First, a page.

Panel Paper: Retooling Michigan's Child Support Program

Saturday, November 9, 2013 : 2:05 PM
DuPont Ballroom G (Washington Marriott)

*Names in bold indicate Presenter

Laura Lein1, Sue Ann Savas1, Jeremy Gaertner1, Jan Merkle2, Laura Sundstrom1 and Erin Frisch2, (1)University of Michigan, (2)State of Michigan Department of Human Services
The Retooling Michigan’s Child Support Enforcement Project was funded by the federal Office of Child Support. Michigan’s Department of Human Services’ Office of Child Support (OCS) and the University Of Michigan School Of Social Work have partnered to improve child support enforcement practices and strengthen families. 

The 3-year project outcomes expected from the grant-supported activities include, but are not limited to, (1) Improved research on current data to support evidence-driven selection of approaches to child support collection, (2) Sophisticated development of “tool kit” of current strategies and new piloted strategies including case stratification and predictive modeling, and (3) Dissemination of both research and successful pilot strategies to enable greater success in child support collection.  These activities are expected to increase child support collections, increase collections of arrears, and ultimately improve the financial well-being of children self-sufficiency families.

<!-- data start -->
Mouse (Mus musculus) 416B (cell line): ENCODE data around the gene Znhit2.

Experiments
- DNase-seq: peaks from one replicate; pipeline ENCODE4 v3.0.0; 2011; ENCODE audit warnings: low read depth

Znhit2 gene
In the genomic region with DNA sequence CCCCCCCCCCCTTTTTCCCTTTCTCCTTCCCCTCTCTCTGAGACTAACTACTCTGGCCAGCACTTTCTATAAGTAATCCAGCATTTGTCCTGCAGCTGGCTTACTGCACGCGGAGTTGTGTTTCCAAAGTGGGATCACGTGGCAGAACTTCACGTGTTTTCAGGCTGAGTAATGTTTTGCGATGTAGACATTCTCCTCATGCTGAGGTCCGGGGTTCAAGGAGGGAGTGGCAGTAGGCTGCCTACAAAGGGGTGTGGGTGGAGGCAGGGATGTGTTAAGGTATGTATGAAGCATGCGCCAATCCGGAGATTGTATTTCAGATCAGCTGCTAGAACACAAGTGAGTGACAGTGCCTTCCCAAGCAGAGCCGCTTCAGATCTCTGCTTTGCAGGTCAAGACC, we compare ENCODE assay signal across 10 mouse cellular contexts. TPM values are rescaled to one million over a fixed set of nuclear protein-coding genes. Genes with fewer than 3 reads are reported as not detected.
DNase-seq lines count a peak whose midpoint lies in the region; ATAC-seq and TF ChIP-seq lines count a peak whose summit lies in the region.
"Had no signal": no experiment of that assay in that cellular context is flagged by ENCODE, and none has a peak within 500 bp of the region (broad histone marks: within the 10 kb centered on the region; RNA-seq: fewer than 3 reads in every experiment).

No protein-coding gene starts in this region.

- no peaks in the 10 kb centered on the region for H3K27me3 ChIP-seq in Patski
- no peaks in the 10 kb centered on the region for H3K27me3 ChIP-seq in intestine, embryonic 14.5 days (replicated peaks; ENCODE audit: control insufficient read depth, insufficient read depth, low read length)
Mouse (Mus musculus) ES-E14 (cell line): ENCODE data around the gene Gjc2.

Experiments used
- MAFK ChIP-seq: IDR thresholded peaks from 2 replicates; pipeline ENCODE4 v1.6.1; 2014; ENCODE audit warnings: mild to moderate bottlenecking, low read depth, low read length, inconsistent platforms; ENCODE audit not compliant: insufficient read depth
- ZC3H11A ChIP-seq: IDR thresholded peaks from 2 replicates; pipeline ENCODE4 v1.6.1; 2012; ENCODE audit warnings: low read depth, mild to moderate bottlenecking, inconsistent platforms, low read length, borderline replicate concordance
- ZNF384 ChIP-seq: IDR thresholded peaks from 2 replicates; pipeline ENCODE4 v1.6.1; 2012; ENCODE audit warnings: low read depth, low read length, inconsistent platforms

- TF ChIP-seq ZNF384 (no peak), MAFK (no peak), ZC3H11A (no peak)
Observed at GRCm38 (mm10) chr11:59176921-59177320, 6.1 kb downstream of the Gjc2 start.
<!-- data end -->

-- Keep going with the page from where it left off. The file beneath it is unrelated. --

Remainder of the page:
Currently in year 2 of the grant, the Michigan Department of Human Services’ Office of Child Support (OCS) and the University Of Michigan School Of Social Work (U-M SSW) have developed two pilot projects. The first, CAROTS (Compromise Arrears in Return for On-Time Support), is designed to provide support to non-custodial parents (NCPs) who are not paying consistently. In return for timely complete payments (current support and arrears payments), the NCPs will have a percentage of their arrears forgiven.

The second pilot program is the Predictive Modeling Pilot.  Through the collection and analysis of NCP characteristics, case details, and payment history, payment predictors will be identified. The predictors will be used to determine and indicate the NCP’s likelihood to meet the obligation. This information will be provided to the child support enforcement workers to inform their selection of enforcement strategies. In addition, NCP are being asked to complete a mental health and substance abuse screening survey to determine prevalence. These results will be used to recommend new approaches.